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Why do dogs shake their heads?

Updated on May 10, 2010

A dog’s head shaking behavior can be due to a medical condition. The dog may have a brain tumor, may have a head injury or may be epileptic. A dog that is infected by canine distemper virus may also shake its head.

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The dog’s head shaking can be an allergic reaction to pollen and insect bites. The dog may have ingested food and substances it is sensitive to. Allergic reactions would make the dog extremely uncomfortable. In most cases the dog would itch all over. An allergic reaction will also cause the inflammation of the skin lining the ear canal. Head shaking is done because the dog is trying to alleviate the discomfort it feels.


Ear troubles are the most common cause of head shaking in dogs. Pain in the ears would cause the dog to shake its head. The pain is usually caused by an ear infection. Aside from head shaking, a dog that has an infected ear would tilt or hold the head in an odd position. The ear would have a foul smelling discharge.

Ear infection is most common in dogs with pendant ears. The ear remains moist and became a hotbed for bacteria and yeast. These organism cause the ear canal to be inflamed and to ulcerate


Dogs are active and curious creatures. Dogs would sniff anything and everything. Summer and spring is an ideal time for the dog to frolic in the garden. However, grass seeds can be a problem if they get lodged on the dog’s ears. This would make the dog extremely uncomfortable. Other foreign objects on the dog’s ear can be burrs and small particles of dirt.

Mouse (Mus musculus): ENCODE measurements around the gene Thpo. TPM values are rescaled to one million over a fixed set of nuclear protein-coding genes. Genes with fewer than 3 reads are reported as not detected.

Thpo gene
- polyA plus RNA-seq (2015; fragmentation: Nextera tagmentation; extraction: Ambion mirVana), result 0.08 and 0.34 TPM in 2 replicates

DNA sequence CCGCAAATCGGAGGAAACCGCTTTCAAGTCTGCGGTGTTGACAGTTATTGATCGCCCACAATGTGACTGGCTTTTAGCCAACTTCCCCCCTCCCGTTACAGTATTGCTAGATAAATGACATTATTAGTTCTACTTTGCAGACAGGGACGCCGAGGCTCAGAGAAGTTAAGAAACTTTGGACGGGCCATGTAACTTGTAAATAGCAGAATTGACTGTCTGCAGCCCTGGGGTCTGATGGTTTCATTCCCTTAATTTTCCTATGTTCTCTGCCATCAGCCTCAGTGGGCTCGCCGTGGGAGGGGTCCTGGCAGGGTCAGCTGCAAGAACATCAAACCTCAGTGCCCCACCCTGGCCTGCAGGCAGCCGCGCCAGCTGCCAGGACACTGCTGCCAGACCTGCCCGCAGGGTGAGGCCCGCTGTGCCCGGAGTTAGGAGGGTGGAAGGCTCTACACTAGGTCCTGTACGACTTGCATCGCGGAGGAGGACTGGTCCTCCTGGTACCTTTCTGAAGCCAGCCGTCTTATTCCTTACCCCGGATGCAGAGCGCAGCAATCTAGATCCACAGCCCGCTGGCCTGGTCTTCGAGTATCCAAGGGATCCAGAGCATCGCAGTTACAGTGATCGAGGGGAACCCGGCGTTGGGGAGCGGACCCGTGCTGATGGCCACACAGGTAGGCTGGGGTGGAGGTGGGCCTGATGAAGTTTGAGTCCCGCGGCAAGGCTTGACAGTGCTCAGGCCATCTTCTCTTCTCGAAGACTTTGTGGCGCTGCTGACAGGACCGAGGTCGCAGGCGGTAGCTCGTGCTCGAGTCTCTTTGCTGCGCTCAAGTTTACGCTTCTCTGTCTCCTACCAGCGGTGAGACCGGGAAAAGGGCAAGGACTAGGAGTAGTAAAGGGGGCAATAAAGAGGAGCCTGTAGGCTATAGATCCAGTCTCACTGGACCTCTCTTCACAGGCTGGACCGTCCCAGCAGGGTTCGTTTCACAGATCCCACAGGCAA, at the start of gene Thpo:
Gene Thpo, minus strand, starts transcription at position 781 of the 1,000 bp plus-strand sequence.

A dog would shake its head if it feels very uncomfortable because of parasite infestation. The dog would try to dislodge fleas that crawl on its head, face and ears by shaking its head. Ear mites inside the ears can cause ulceration of the ear canal lining. This will be very painful and uncomfortable for the dog. Unfortunately, it would be hard for a pet owner to know if the dog is infested by ear mites given that ear mites can only be seen under a microscope. A sample of the exudate can be taken to a laboratory to determine ear mite infestation as well as to determine the cause of infection. This is necessary so that the accurate treatment will be given to the dog.


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